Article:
Almost three decades ago, Bohol Express was in the newsstands, published by the Universal Press of Dr. Victoriano B. Tirol, Jr. and his wife, Dr. Cristita Balili-Tirol, who are both my friends. Chito Fuentes, fromDavaoCity, was its Editor, and he was once my student atDivineWordeCollege. This affinity resulted to the rekindling of my writing-itch.
The result was “Sashimi,” my “tongue-in-cheek” column, that left many things to be desired. Why the title “Sashimi?” I was then starting my job as Resident Manager of Bohol Beach Club, and my favorite food was sashimi, raw fish prepared with Japanese flavor. When I went back to the Provincial Capitol as Special Consultant on Special Projects and Studies, the more I wanted to hone my craft.
I always love variations. Thus, when I was offered the job of Station Manager of DXSN inSurigaoCity, I grab the opportunity without second thought. Besides, Fr. Felix Hora, the emissary of Bishop Miguel Cinchez, who came in direct from Surigao, wished that I would fly with him at once. Then I learned that Bohol Express folded up.
I came back to Bohol after almost 3 years in Surigao, and learned another weekly had been born: Bohol Times, published by Atty. Dionisio D. Balite, PhD. Through Jerry Guidaben, who was then in the staff of Atty. Balite, I resurrected “Sashimi” in Bohol Times. Some years later I changed the title to “Kinilaw,” which is the vernacular meaning of Sashimi. Lately, I changed it again to “Pulsong Bol-anon.”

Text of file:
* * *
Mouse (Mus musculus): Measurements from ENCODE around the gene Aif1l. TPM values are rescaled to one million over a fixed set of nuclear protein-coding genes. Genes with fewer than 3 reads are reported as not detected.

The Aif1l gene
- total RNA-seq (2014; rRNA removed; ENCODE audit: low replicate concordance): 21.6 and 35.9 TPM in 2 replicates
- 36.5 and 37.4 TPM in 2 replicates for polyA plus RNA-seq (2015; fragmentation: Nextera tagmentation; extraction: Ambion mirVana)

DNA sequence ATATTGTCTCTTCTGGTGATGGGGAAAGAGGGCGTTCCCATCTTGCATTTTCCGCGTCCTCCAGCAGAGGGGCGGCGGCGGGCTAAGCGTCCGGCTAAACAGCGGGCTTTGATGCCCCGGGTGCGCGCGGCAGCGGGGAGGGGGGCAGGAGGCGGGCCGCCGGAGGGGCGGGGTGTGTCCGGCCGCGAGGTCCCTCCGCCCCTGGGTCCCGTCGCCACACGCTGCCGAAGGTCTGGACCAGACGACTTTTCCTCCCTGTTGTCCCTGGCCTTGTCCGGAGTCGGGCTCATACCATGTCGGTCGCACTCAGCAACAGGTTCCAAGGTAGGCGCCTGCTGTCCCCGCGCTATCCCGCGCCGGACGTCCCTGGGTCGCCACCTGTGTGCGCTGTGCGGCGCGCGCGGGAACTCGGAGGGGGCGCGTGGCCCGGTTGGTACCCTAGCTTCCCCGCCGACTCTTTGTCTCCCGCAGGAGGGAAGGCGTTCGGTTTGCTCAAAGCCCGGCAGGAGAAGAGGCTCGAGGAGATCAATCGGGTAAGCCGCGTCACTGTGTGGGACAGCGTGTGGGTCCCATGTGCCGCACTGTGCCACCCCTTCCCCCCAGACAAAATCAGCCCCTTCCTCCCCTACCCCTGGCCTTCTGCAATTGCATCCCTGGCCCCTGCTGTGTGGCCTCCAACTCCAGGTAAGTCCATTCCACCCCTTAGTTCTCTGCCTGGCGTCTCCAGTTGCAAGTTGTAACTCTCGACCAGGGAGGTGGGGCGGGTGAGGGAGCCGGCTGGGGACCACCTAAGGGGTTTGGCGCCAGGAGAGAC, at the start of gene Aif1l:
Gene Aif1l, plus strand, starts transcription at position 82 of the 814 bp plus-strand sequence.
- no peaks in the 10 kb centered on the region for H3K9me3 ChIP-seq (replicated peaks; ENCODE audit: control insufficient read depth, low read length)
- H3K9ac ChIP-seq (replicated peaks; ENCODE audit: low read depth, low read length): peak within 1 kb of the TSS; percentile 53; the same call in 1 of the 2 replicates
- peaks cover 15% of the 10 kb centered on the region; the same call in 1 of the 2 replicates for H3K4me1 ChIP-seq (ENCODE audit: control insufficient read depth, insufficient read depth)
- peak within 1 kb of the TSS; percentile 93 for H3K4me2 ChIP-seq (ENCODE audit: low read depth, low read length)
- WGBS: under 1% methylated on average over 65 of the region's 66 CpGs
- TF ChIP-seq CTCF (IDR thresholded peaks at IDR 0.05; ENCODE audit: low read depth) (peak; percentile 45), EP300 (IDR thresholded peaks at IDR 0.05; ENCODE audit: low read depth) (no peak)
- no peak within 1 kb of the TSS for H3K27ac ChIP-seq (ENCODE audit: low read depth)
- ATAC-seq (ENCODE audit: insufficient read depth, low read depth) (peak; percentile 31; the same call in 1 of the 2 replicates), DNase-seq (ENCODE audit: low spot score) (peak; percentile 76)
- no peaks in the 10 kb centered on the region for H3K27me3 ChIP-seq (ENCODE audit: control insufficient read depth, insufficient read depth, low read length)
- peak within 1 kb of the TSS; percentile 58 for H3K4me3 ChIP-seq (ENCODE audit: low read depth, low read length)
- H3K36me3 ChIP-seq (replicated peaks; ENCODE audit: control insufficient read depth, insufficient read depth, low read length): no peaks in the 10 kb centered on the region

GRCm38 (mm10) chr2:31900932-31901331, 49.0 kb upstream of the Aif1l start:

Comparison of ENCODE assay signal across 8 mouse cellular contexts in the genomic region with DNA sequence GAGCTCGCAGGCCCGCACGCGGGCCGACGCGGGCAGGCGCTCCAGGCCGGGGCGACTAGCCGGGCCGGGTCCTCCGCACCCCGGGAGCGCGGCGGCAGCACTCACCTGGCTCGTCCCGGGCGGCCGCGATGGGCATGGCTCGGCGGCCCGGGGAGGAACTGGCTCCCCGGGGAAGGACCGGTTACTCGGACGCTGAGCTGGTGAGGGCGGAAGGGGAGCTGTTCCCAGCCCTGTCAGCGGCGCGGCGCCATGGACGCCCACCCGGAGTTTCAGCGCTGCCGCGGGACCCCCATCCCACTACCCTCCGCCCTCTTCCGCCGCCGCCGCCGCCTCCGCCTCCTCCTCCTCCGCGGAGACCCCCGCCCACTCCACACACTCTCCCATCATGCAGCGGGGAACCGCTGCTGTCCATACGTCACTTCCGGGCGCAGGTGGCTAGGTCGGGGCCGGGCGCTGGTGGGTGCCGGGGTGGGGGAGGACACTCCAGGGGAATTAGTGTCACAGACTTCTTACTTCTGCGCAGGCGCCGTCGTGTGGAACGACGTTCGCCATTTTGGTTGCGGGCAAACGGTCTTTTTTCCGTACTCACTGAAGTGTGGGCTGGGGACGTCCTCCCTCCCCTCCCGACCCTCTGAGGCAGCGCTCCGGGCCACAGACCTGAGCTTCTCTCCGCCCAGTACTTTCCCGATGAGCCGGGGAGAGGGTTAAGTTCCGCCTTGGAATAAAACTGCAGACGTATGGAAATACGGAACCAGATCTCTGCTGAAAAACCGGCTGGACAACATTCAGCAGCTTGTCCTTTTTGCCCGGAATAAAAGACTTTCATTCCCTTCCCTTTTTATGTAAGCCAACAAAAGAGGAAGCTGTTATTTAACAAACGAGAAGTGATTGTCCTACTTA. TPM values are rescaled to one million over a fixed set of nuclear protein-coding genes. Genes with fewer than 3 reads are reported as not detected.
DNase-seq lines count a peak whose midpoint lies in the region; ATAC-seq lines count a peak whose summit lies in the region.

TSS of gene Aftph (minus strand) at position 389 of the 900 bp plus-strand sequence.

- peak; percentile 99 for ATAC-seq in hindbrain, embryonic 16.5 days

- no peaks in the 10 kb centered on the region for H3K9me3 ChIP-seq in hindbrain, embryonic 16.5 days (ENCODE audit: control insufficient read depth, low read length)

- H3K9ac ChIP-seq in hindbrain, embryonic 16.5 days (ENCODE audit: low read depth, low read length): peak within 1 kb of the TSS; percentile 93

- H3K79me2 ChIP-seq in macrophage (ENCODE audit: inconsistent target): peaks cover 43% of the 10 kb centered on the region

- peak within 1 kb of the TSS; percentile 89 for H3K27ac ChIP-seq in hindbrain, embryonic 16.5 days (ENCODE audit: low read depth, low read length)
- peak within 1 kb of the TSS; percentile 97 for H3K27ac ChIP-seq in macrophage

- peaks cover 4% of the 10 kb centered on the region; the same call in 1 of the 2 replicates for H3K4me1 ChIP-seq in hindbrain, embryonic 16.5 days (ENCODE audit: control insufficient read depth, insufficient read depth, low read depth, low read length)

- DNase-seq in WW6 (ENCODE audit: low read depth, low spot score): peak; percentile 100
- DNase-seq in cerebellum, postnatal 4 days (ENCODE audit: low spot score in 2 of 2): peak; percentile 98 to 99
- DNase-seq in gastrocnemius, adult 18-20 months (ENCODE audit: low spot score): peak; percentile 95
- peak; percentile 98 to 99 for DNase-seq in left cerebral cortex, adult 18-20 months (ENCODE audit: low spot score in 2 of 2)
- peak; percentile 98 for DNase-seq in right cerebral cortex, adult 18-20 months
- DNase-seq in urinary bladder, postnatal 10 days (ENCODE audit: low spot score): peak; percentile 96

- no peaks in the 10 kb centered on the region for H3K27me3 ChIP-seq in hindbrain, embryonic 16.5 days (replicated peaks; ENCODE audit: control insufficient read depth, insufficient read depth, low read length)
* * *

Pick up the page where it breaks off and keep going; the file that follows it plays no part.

More than 20 years later, from “Sashimi” to “Kinilaw,” to “Pulsong Bol-anon,” I am still climbing Mt.Olympus. My contemporaries in Bohol Times are not with me as columnists anymore. But I keep on with this passion. My Editor, Atty. Salvador Diputado, is my witness that even if I am not inBohol, even in my annual sojourn abroad, I never fail to write my column. I owe it to my readers (if there are any) to keep my part of the bargain. Though “hell” would bar my way.